Melissa --- Greek dog
I am reading Alan Furst’s latest novel: Spies of the Balkans. It is set in a small fishing town in Greece in the 1940's, just before and then during the invasion by Nazi Germany. The main protagonist is a Greek police official. Part of the story concerns his dog, Melissa --- honeybee --- "...a big girl, eighty pounds, with a thick soft black-and-white coat and a smooth face, long muzzle, and beautiful eyes — not unlike the Great Pyrenees." Melissa’s daily routine is described this way.
[She] started by walking him, a few blocks toward the office, to a point where instinct told her, he was not longer in danger of being attacked by wolves. Next, she returned home to protect the local kids on their way to school, then accompanied the postman on his rounds. That done, she would guard the chicken coop in a neighbor’s courtyard, head resting on massive paws. If a marauding fox didn’t show up, she’s wait until it was time to trot off to the school and see the kids safely home.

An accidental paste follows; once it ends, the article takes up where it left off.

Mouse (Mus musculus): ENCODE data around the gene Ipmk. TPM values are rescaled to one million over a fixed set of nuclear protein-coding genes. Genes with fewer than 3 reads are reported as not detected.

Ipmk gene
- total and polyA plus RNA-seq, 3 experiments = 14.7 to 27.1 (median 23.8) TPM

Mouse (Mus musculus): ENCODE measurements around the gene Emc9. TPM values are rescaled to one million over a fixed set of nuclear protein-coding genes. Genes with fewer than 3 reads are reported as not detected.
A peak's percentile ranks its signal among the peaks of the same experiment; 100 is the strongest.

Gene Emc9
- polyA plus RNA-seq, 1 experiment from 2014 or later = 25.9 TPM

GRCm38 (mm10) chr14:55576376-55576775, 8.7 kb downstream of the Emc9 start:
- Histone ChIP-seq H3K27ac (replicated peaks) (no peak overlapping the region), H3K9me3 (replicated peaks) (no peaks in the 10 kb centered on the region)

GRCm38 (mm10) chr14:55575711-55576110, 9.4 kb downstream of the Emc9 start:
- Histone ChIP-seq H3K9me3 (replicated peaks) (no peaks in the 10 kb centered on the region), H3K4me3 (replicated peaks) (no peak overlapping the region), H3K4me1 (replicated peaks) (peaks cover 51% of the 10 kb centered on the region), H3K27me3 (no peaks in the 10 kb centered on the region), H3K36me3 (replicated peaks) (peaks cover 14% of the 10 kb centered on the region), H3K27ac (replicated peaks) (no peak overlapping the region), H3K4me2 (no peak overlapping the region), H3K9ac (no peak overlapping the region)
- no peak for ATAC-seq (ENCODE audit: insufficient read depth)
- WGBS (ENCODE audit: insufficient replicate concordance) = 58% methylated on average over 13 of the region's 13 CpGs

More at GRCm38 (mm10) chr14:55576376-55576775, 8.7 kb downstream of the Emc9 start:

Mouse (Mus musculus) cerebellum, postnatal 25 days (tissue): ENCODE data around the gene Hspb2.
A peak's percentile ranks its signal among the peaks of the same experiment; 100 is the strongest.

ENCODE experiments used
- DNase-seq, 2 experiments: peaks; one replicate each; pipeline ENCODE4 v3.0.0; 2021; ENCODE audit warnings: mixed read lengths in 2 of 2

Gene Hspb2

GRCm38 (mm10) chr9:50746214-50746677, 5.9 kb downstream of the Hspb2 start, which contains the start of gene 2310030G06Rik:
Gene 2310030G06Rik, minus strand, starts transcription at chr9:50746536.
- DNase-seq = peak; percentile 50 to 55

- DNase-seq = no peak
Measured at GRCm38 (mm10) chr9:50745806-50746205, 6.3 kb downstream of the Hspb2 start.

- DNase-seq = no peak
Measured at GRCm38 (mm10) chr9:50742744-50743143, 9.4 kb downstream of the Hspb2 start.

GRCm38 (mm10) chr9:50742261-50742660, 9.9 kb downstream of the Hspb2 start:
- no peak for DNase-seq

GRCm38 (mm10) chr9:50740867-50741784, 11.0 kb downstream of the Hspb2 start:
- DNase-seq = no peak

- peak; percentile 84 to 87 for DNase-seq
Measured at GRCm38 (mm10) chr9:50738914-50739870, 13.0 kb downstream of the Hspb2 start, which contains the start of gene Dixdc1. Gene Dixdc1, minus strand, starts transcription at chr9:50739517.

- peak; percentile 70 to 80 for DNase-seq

Nobody taught her any of this, it was all in her bloodline,.coming from the mountains, where her ancestors — perhaps descendants of Turkish Akbash dogs — guarded flocks but didn’t herd them. Thus she would never trot in front or behind her charges, but stayed always to one side. Watchful. And independent; when [the protagonist] had tried to put her on a lease she’d responded by lying down and refusing to move.
Sounds exactly like my kind of "girl".